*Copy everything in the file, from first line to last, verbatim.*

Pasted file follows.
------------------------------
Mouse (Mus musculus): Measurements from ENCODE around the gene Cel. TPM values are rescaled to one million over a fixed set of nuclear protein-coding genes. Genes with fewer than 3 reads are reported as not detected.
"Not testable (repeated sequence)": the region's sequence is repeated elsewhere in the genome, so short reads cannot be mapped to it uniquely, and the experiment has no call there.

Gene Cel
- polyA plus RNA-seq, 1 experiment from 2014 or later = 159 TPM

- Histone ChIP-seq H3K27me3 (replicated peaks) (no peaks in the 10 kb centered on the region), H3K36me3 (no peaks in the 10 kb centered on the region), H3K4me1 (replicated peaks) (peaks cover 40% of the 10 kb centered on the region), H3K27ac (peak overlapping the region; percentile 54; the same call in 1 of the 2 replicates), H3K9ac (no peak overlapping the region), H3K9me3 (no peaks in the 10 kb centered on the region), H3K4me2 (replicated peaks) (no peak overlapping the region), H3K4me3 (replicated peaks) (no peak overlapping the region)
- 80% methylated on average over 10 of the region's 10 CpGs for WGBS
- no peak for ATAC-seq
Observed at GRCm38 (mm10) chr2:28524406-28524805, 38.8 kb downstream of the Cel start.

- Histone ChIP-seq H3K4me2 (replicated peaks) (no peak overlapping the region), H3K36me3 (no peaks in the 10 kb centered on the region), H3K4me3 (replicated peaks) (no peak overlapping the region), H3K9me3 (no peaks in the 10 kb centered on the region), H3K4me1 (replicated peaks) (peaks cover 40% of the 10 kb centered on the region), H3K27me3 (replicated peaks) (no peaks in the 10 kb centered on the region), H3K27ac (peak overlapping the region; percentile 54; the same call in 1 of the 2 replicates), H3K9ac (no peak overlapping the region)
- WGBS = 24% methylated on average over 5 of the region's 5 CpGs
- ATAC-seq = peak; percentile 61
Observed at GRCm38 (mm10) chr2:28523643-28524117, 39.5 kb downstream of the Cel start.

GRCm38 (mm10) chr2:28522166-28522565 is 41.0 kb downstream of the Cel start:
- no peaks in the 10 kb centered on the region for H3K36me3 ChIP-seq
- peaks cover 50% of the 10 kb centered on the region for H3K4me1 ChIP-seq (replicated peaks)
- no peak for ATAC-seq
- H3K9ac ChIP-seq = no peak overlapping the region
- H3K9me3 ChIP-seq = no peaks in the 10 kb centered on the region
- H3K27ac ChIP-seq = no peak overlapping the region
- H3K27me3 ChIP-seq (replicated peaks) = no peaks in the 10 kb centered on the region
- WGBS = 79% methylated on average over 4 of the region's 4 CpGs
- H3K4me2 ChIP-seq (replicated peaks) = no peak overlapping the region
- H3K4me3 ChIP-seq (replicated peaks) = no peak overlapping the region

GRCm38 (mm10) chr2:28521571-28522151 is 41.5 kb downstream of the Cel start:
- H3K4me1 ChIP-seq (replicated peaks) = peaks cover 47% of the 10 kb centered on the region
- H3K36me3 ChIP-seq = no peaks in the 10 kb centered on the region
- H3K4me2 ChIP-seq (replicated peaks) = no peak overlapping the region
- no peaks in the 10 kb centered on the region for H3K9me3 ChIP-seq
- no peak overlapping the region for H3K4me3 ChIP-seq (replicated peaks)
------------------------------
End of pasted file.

Mouse (Mus musculus): Measurements from ENCODE around the gene Cel. TPM values are rescaled to one million over a fixed set of nuclear protein-coding genes. Genes with fewer than 3 reads are reported as not detected.
"Not testable (repeated sequence)": the region's sequence is repeated elsewhere in the genome, so short reads cannot be mapped to it uniquely, and the experiment has no call there.

Gene Cel
- polyA plus RNA-seq, 1 experiment from 2014 or later = 159 TPM

- Histone ChIP-seq H3K27me3 (replicated peaks) (no peaks in the 10 kb centered on the region), H3K36me3 (no peaks in the 10 kb centered on the region), H3K4me1 (replicated peaks) (peaks cover 40% of the 10 kb centered on the region), H3K27ac (peak overlapping the region; percentile 54; the same call in 1 of the 2 replicates), H3K9ac (no peak overlapping the region), H3K9me3 (no peaks in the 10 kb centered on the region), H3K4me2 (replicated peaks) (no peak overlapping the region), H3K4me3 (replicated peaks) (no peak overlapping the region)
- 80% methylated on average over 10 of the region's 10 CpGs for WGBS
- no peak for ATAC-seq
Observed at GRCm38 (mm10) chr2:28524406-28524805, 38.8 kb downstream of the Cel start.

- Histone ChIP-seq H3K4me2 (replicated peaks) (no peak overlapping the region), H3K36me3 (no peaks in the 10 kb centered on the region), H3K4me3 (replicated peaks) (no peak overlapping the region), H3K9me3 (no peaks in the 10 kb centered on the region), H3K4me1 (replicated peaks) (peaks cover 40% of the 10 kb centered on the region), H3K27me3 (replicated peaks) (no peaks in the 10 kb centered on the region), H3K27ac (peak overlapping the region; percentile 54; the same call in 1 of the 2 replicates), H3K9ac (no peak overlapping the region)
- WGBS = 24% methylated on average over 5 of the region's 5 CpGs
- ATAC-seq = peak; percentile 61
Observed at GRCm38 (mm10) chr2:28523643-28524117, 39.5 kb downstream of the Cel start.

GRCm38 (mm10) chr2:28522166-28522565 is 41.0 kb downstream of the Cel start:
- no peaks in the 10 kb centered on the region for H3K36me3 ChIP-seq
- peaks cover 50% of the 10 kb centered on the region for H3K4me1 ChIP-seq (replicated peaks)
- no peak for ATAC-seq
- H3K9ac ChIP-seq = no peak overlapping the region
- H3K9me3 ChIP-seq = no peaks in the 10 kb centered on the region
- H3K27ac ChIP-seq = no peak overlapping the region
- H3K27me3 ChIP-seq (replicated peaks) = no peaks in the 10 kb centered on the region
- WGBS = 79% methylated on average over 4 of the region's 4 CpGs
- H3K4me2 ChIP-seq (replicated peaks) = no peak overlapping the region
- H3K4me3 ChIP-seq (replicated peaks) = no peak overlapping the region

GRCm38 (mm10) chr2:28521571-28522151 is 41.5 kb downstream of the Cel start:
- H3K4me1 ChIP-seq (replicated peaks) = peaks cover 47% of the 10 kb centered on the region
- H3K36me3 ChIP-seq = no peaks in the 10 kb centered on the region
- H3K4me2 ChIP-seq (replicated peaks) = no peak overlapping the region
- no peaks in the 10 kb centered on the region for H3K9me3 ChIP-seq
- no peak overlapping the region for H3K4me3 ChIP-seq (replicated peaks)